Six members of Congress from Montana, Wyoming, Idaho, Colorado, and Utah asked Interior Secretary Ken Salazar on Friday to reconsider the limit proposed by the Obama Administration. Obama’s rule would last two years before a permanent rule is created. Grand Teton National Park is also affected by the Obama administration’s proposal. Under the proposal, the number of snowmobiles allowed into Grand Teton would be lowered from 140 to 50.
Last November, U.S. District Judge Clarence Brimmer said that the old rule should be maintained until permanent numbers are settled upon, and the Bush Administration used his ruling as a guideline for the larger number allowed in for the 2008-2009 season. The Wyoming Attorney General’s Office filed court documents asking Brimmer to enforce his order.
“It would be nice if they sat down and said, ‘what really works for the folks who are wanting to visit, and the folks who are making a living up in Yellowstone?’,” Wyoming’s Democratic Governor Dave Freudenthal told a local newspaper. “It seems to me that the environmental groups aren’t going to be satisfied with anything more than zero, so we’re going to continue to have a fight.” Given that the Obama Administration has set up the lower number as a temporary cap pending further study, it is not a fight the local states is likely to win any time soon. And, of course, Freudenthal’s argument may play well the locals but won’t play well with most judges deciding things related to Yellowstone — that the native ecosystem and animal wildlife in the Park are also important considerations in any policy decision.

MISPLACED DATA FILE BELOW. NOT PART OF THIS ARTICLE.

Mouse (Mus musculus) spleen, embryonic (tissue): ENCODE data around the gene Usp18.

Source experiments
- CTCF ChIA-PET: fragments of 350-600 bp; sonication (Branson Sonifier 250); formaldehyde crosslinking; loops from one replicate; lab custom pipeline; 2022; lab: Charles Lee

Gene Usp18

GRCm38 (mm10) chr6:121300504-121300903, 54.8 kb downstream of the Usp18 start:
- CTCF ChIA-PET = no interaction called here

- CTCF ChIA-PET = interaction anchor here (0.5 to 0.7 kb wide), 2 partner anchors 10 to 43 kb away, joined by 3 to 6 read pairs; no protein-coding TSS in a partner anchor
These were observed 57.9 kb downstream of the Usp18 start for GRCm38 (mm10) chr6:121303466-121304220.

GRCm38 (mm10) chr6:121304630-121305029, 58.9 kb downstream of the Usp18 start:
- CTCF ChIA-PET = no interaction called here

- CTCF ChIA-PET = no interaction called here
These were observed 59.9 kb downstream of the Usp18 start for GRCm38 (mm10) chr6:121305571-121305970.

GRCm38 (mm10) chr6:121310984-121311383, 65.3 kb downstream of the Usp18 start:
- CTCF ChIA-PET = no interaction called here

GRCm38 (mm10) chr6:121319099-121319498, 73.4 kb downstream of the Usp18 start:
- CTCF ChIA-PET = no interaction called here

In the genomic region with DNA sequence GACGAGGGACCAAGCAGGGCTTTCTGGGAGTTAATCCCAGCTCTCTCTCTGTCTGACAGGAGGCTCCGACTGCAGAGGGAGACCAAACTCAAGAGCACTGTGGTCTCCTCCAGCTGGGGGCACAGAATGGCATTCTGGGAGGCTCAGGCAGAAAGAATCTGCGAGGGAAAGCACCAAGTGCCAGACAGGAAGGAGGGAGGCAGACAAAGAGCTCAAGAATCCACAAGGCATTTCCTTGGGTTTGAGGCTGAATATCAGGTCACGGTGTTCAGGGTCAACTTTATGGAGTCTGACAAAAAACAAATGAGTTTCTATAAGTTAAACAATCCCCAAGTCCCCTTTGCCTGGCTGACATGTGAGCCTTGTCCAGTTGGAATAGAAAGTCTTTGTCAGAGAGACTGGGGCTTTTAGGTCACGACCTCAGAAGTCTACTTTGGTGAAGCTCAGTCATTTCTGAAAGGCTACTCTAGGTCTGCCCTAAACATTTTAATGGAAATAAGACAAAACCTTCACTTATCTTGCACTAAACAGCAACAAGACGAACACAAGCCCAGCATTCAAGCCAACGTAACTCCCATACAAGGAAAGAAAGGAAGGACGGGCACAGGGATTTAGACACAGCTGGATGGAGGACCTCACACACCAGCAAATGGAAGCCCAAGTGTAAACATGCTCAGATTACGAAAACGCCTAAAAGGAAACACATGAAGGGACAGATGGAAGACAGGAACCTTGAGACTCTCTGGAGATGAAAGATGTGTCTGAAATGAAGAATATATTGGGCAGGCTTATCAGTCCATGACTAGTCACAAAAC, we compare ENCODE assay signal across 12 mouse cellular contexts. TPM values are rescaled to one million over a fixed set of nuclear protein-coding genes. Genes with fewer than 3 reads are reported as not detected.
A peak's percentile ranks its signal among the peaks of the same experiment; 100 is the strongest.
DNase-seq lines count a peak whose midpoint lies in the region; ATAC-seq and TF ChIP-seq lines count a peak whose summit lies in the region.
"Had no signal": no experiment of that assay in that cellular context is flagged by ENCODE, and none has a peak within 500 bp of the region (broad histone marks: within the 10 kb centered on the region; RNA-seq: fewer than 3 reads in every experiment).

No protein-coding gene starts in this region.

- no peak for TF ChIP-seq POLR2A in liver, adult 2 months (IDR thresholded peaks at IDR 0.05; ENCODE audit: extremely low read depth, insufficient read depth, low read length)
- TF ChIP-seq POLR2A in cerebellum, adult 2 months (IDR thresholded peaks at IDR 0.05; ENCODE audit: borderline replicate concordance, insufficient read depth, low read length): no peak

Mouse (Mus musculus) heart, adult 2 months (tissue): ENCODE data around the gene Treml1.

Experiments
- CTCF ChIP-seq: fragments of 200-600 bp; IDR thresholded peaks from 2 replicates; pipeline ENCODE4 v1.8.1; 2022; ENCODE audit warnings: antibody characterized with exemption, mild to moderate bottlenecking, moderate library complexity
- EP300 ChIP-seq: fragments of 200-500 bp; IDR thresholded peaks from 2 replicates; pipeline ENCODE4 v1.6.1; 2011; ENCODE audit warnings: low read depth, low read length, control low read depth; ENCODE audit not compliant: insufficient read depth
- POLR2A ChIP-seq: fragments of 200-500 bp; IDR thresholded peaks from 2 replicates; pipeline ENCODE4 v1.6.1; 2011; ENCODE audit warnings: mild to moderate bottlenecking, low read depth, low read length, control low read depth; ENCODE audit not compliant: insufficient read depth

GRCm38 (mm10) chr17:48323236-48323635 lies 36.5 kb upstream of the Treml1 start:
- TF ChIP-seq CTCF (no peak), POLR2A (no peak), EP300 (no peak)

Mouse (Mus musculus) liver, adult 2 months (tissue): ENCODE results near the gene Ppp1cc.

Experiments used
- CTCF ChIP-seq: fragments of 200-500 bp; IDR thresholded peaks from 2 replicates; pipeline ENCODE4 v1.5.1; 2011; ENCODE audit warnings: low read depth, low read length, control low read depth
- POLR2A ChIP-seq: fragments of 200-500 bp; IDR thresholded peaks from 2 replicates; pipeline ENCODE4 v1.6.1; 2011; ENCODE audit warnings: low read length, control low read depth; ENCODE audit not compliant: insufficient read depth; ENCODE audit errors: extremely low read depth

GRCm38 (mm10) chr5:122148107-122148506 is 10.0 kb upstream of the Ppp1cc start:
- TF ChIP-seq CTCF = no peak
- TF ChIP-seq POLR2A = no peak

The prior cap of 720 snowmobiles was never reached in Yellowstone National Park last winter. An average of 205 snowmobiles entered the park in the 2008-09 season, while the maximum number of snowmobiles recorded was 426 machines.
Photo courtesy of the National Park Service.